And little Baby Bear looked at his empty soup bowl and he said, “And somebody ate my soup!” 


And Mama Bear called in from the kitchen, “Shut up that yackity-yack out there, I ain’t even poured the soup yet!”  


All of which, all of which is just a reflection of the modern American home.  I think how different it could be and ought to be.  When I was in grammar school, elementary school, and then in to high school, I was taught dramatic lessons; elocution, and in high school, declamation, and entered—I won a loving cup declaiming—and went to a state festival tryout in the capital of our state of Texas in Austin at the university down there.  And I remember so distinctly and vividly one of those declamations; it was an address by Henry W. Grady, the southern, silver-tongued orator from Atlanta, Georgia, and it went, to capsulate it, something like this, that he had stood on the shores of Chesapeake Bay and had watched the power of the American Navy in one of their tremendous exercises.  And, he said, as he looked upon those great ships maneuvering in the bay, he said to himself, “Surely the strength of America lies in her naval and armed and military might.”  He said that later he was in Washington, D. C. and under the capitol dome; he watched the processes of our democratic government. Then he said as he looked upon those ministers of state and representatives of the democratic republic, he said, “Surely the strength and the might of America lie in her government and in her democratic processes.” Then he described in a poignant way a visit to a friend of childhood who lived on a farm in Georgia.  And when the evening came and the chores were done, the father in the home gathered the family around him, read to them out of the Word of God, and they all knelt in prayer. 


And Grady, the great orator, said as he knelt with the family in evening devotions, “The might of America in its naval forces passed away.  And the democratic processes of our representative government under the capitol dome in Washington faded away.” And he said in his heart, “Truly, the strength and the power and the might of America is found in her Christian homes, reading God’s Word, studying the Holy Scriptures, opening our hearts to the voice of the presence of the Spirit of God, and loving Jesus with all of our hearts.” 


The strength and the foundation of our nation lies in its Christian home.  That’s one reason that I am grateful beyond any way that I could say it for the increasing involvement of our fathers and mothers in home education.  I never heard of it until these recent years, but the more I see it, and the more I read about it, the more am I grateful to God for it.  And our academy has chosen volitionally, statedly, plannedly to be an umbrella for the development of that home school education.  And it is my understanding that already we have something like one hundred five children who are being taught in the home by their parents.  And under the direction and surveillance of the school, the child will excel academically, and certainly being Christian will from the days of their first education come to know Jesus our Lord: the child in the home.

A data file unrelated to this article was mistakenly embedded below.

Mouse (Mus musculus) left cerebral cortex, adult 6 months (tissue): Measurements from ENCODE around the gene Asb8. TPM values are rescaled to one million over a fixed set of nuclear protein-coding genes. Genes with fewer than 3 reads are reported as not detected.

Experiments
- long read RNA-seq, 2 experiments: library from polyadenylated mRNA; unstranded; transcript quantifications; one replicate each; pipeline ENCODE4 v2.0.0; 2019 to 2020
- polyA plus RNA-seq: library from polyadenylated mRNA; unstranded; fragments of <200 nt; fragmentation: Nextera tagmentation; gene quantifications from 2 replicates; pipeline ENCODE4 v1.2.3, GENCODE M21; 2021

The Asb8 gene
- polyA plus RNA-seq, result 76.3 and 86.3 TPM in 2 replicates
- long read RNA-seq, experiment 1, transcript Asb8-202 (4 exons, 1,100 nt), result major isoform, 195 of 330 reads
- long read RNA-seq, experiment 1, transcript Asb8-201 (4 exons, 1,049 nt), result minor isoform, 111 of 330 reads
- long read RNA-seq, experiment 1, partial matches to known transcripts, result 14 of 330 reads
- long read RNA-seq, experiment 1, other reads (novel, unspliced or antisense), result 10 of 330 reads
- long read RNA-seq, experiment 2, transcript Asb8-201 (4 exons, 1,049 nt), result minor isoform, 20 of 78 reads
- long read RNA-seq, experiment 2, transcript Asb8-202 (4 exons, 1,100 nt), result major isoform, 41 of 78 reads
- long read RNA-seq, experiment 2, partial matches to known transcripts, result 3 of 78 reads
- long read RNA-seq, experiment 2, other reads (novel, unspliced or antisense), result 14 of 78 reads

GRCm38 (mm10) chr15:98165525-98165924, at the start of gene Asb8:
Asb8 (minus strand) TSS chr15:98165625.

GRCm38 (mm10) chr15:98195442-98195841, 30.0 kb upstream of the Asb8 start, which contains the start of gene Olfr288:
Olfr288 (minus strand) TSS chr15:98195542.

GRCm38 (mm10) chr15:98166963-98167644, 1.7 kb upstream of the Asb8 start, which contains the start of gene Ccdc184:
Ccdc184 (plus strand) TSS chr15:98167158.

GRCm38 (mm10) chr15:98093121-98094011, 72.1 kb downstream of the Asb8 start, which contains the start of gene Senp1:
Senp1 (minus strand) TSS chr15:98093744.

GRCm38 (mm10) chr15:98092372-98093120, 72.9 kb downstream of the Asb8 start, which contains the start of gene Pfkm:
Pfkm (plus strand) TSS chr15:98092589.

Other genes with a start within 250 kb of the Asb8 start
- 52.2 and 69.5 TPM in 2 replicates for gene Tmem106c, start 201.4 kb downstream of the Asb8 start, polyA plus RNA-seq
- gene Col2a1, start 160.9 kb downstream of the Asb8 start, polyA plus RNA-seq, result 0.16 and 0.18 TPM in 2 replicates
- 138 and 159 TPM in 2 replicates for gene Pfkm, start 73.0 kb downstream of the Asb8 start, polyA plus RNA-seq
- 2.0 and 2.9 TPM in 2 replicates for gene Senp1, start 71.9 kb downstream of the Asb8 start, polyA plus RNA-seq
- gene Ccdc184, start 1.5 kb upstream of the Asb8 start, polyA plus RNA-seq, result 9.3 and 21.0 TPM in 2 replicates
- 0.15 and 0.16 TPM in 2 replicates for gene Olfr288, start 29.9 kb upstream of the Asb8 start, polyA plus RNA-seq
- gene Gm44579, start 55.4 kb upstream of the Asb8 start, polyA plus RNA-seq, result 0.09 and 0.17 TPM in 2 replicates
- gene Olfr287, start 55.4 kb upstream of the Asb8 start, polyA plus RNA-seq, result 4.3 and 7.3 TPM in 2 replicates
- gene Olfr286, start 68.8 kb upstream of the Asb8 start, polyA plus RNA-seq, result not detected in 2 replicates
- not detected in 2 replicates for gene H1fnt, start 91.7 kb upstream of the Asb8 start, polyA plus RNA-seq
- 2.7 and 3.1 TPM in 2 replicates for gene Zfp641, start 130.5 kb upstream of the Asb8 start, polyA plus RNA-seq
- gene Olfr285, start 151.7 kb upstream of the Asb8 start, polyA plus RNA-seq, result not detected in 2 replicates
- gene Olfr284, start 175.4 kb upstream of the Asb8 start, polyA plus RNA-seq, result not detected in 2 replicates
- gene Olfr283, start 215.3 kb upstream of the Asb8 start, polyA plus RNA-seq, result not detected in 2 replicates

May I speak now of the child and the church?  All of the impressions that have been made upon me as far back as I can remember center always around the church, always.  I asked my mother, “When did I first go to church?” 


She said, “When you were about a month old.” 


Well, I said, “Did I behave in church?” 


She said, “You misbehaved one time, and I took you out, then you never misbehaved again.” 


Well, I don’t know how you rear a child that young in the house of the Lord.  We never had a nursery then.  I never heard of a nursery until I was half grown.  We took our children to church.  Everybody took their babies and their children to church, to the services, to the preaching services.  When I began my own ministry, it never occurred to me that we could have a nursery.  Everybody took their children to the church.  Well, I grew up that way.  I cannot remember when I was not taken to church, nor can I remember when I was not there in the services of the Lord.  And I played a trombone by the piano in our little village church.  Everything in my life has been centered around the church, and I am grateful to God for it.  The memories of those services indelibly changed and colored my life forever.  “Christ loved the church and gave Himself for it” [Ephesians 5:25], and for us to rear our children in the circle and circumference of the house of God is as fine a thing that we could ever think for, to do for them, to enrich their lives in God.